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I remember cherry trees when I was three years old – how I loved the hugeness of those three trees in our back garden and how exciting the long cherry season was. They were different types of cherry so the fruit kept coming for ten weeks (I have that time detail through checking with my mom now). We only lived in that house in Linden, Johannesburg for a few months. There was also a swimming pool incident – I remembered that my brother (Ian, one year old) nearly drowned in the low water that was left after it had been drained for repair, but my mom tells me now that it wasn’t my brother but our friend Trevor, who was slightly younger than Ian.

We moved from Linden, Johannesburg to Cape Town. The house there had very thick walls – I don’t have a visual memory of these, but they felt solid and cool and the fact that they were thick has stayed with me because there was an earthquake while we were there and much was made of the fact that the house didn’t fall down. I associate our faithful, not-too-beautiful, but very much beloved dog, Juno, a boxer, with the garden of this house – a spacious half-acre with no trees – maybe that’s why it seems spacious in my memory. (In fact, my mother tells me, we acquired Juno from the SPCA when I was two and we were living in Parkview, Johannesburg (before we moved to Linden). Mom says that Dad and I set out to rescue her from imminent euthanasia at the prompting of a dog-finder who had been unable to find our lost Rhodesian Ridgeback who had wandered. As I was only two, I hardly think I was the initiator of this noble mission, but who knows? I don’t remember any of it.)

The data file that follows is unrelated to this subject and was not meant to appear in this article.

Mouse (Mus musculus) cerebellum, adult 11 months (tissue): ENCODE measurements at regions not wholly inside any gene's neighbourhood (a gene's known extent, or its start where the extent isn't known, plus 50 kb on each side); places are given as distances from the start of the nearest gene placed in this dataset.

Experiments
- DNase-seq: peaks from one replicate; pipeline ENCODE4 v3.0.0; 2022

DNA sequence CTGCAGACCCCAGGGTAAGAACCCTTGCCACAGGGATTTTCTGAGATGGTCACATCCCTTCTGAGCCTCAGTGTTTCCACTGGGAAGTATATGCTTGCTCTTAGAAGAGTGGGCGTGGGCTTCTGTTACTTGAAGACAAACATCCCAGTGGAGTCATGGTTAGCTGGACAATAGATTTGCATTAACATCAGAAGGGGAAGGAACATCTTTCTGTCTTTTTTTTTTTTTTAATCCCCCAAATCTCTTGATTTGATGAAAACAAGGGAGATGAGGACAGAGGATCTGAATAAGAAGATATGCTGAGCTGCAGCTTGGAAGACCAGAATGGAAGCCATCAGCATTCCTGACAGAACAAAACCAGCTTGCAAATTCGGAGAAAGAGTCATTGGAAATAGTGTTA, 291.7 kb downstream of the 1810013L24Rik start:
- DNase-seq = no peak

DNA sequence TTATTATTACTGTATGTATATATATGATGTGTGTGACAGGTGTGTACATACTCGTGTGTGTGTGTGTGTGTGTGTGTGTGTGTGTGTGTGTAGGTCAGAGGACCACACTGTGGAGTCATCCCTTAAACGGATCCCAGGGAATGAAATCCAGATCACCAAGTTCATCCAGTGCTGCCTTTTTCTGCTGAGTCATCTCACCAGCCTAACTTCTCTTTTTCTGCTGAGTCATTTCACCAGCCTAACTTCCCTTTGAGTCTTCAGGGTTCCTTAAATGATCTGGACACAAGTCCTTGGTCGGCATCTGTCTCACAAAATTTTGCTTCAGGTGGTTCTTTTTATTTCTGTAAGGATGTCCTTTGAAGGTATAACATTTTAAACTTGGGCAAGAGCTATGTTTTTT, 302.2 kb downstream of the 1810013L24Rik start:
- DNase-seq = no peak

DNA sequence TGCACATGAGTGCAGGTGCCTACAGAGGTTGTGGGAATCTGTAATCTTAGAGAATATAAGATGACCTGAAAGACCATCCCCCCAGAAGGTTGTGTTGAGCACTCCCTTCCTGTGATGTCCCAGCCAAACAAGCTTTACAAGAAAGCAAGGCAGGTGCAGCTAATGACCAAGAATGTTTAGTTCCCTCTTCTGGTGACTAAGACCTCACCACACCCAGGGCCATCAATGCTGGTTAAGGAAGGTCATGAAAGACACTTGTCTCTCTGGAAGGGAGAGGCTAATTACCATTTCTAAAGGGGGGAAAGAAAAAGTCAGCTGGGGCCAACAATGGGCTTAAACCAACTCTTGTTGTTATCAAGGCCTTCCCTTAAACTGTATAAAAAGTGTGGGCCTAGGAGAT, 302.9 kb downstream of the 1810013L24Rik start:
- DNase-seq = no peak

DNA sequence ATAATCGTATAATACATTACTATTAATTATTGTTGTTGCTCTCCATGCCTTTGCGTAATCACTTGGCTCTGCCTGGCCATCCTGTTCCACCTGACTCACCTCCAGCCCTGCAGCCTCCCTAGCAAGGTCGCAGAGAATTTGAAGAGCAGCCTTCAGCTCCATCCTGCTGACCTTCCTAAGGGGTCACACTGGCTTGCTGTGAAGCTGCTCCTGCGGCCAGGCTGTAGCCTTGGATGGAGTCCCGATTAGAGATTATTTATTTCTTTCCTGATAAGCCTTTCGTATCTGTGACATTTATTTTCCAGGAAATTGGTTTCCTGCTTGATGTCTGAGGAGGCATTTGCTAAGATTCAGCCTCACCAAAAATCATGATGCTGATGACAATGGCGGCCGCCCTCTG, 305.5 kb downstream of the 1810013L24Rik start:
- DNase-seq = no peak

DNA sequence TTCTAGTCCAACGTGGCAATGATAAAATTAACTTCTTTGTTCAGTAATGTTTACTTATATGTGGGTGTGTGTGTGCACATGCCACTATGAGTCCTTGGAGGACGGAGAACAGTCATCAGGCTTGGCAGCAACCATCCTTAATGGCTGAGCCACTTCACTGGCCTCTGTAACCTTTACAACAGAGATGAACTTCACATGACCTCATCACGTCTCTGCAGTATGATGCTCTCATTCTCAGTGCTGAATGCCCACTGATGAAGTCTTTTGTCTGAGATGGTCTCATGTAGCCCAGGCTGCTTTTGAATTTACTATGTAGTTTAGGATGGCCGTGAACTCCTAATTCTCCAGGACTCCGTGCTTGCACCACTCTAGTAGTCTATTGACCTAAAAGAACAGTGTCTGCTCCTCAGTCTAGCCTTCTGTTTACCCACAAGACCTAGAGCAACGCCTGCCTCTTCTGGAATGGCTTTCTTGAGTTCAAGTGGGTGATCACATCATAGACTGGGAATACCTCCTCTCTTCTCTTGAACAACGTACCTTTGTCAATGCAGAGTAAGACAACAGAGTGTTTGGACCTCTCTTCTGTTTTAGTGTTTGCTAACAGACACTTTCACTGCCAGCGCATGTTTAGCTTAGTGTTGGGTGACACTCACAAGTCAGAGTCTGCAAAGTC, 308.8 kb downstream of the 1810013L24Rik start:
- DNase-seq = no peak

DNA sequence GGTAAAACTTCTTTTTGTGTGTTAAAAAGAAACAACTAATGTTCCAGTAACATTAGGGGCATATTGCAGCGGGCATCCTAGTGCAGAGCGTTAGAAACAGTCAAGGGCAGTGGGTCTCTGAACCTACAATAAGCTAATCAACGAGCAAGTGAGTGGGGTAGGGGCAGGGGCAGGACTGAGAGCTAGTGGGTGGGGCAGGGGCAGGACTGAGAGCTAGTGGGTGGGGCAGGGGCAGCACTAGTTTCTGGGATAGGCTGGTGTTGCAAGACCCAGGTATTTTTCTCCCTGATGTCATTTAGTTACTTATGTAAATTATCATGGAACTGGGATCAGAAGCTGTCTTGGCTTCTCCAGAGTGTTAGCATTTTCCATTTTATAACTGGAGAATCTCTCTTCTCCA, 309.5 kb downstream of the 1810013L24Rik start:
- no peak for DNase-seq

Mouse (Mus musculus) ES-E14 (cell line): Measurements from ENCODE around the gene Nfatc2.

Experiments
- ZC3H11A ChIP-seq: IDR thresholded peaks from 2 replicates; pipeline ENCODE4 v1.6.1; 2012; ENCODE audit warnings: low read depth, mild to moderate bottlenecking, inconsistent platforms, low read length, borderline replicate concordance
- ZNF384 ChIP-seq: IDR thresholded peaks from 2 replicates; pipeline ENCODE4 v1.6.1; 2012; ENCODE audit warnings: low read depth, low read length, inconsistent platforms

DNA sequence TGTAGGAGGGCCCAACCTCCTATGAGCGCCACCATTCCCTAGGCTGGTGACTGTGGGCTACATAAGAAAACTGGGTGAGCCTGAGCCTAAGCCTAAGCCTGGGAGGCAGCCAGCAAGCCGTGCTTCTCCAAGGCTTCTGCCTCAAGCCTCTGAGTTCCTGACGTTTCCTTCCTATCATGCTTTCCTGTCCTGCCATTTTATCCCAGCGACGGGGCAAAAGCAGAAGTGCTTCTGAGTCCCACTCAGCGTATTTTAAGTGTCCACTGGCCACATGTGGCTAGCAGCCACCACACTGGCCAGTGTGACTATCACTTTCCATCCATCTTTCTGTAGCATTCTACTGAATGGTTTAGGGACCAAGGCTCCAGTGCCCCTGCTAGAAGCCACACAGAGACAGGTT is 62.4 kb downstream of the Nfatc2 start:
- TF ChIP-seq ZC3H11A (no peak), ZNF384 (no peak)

In another house, in Northcliff, Johannesburg, where we lived for three years (my age – six to eight), I remember a quince tree in a neglected corner of the garden behind the house. It wasn’t an attractive climbing tree (or bush? For some reason, I think of it as a bush) but mysterious because we were unfamiliar with quinces – no one really knew what to do with them. The light yellow fruit was so large, but so inedible! There was also an avocado tree, I think, which didn’t give much fruit so we thought of it as a disappointment. In the large front garden, there was an enormous loquat tree. I could climb into this, with difficulty. I liked the difficulty and the way it made me feel especially agile and clever when I overcame it. The fruit was tasty when ripe, but awfully bitter when not. Although the ripe orange-yellow fruit was smooth to touch, I seem to remember that it was also furry at some stage – maybe in early development or just around the base?

As I think about that loquat tree, more impressions from the outside of the house begin to cluster around it. There was a large swimming pool with a tough blue plastic cover over it. I remember the smell of that plastic, and its yielding support underfoot when we walked on it (which was very exciting as we weren’t allowed to do it). I think there was also a wendy house or a shed or other such hiding place at the bottom of the garden beyond the loquat tree – or if there wasn’t, we children met there as though there were when we pretended to be Peter (me) and Jane (I forget whose role that was) and others from Enid Blyton’s Secret Seven. I also remember games where I was an Indian warrior called Bravery. I presume my brothers were cowboys – oh yes! I remember the cap guns – toy guns that would give a loud report as they were fired – simply a hammer coming down on a strip of tape, and the smell of the tiny curl of smoke that would rise from the gun. I always preferred a bow and arrow – I’d somehow formulated a concept of the noble savage – must have been from something I’d read.